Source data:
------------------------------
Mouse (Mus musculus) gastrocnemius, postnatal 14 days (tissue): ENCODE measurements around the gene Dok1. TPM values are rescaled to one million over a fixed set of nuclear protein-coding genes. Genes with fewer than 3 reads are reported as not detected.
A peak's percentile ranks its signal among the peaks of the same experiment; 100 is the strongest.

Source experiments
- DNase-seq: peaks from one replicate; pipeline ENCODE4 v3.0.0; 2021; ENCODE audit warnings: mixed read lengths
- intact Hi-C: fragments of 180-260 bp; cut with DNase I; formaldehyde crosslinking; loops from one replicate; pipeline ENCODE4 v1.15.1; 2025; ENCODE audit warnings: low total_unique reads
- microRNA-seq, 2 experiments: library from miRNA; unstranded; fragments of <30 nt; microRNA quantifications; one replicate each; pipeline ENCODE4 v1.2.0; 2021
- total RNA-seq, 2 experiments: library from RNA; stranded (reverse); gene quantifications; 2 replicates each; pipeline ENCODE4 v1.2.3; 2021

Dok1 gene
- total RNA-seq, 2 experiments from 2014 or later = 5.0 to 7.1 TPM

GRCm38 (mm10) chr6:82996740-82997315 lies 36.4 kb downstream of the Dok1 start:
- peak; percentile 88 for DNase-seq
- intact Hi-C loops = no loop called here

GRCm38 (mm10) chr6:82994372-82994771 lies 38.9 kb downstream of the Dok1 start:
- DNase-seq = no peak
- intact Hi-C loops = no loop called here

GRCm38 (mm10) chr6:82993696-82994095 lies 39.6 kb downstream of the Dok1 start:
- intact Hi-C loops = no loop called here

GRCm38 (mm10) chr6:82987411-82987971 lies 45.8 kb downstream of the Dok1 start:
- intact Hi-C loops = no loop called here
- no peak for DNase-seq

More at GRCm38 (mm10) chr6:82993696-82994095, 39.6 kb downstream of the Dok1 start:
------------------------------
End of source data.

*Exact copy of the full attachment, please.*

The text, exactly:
Mouse (Mus musculus) gastrocnemius, postnatal 14 days (tissue): ENCODE measurements around the gene Dok1. TPM values are rescaled to one million over a fixed set of nuclear protein-coding genes. Genes with fewer than 3 reads are reported as not detected.
A peak's percentile ranks its signal among the peaks of the same experiment; 100 is the strongest.

Source experiments
- DNase-seq: peaks from one replicate; pipeline ENCODE4 v3.0.0; 2021; ENCODE audit warnings: mixed read lengths
- intact Hi-C: fragments of 180-260 bp; cut with DNase I; formaldehyde crosslinking; loops from one replicate; pipeline ENCODE4 v1.15.1; 2025; ENCODE audit warnings: low total_unique reads
- microRNA-seq, 2 experiments: library from miRNA; unstranded; fragments of <30 nt; microRNA quantifications; one replicate each; pipeline ENCODE4 v1.2.0; 2021
- total RNA-seq, 2 experiments: library from RNA; stranded (reverse); gene quantifications; 2 replicates each; pipeline ENCODE4 v1.2.3; 2021

Dok1 gene
- total RNA-seq, 2 experiments from 2014 or later = 5.0 to 7.1 TPM

GRCm38 (mm10) chr6:82996740-82997315 lies 36.4 kb downstream of the Dok1 start:
- peak; percentile 88 for DNase-seq
- intact Hi-C loops = no loop called here

GRCm38 (mm10) chr6:82994372-82994771 lies 38.9 kb downstream of the Dok1 start:
- DNase-seq = no peak
- intact Hi-C loops = no loop called here

GRCm38 (mm10) chr6:82993696-82994095 lies 39.6 kb downstream of the Dok1 start:
- intact Hi-C loops = no loop called here

GRCm38 (mm10) chr6:82987411-82987971 lies 45.8 kb downstream of the Dok1 start:
- intact Hi-C loops = no loop called here
- no peak for DNase-seq

More at GRCm38 (mm10) chr6:82993696-82994095, 39.6 kb downstream of the Dok1 start: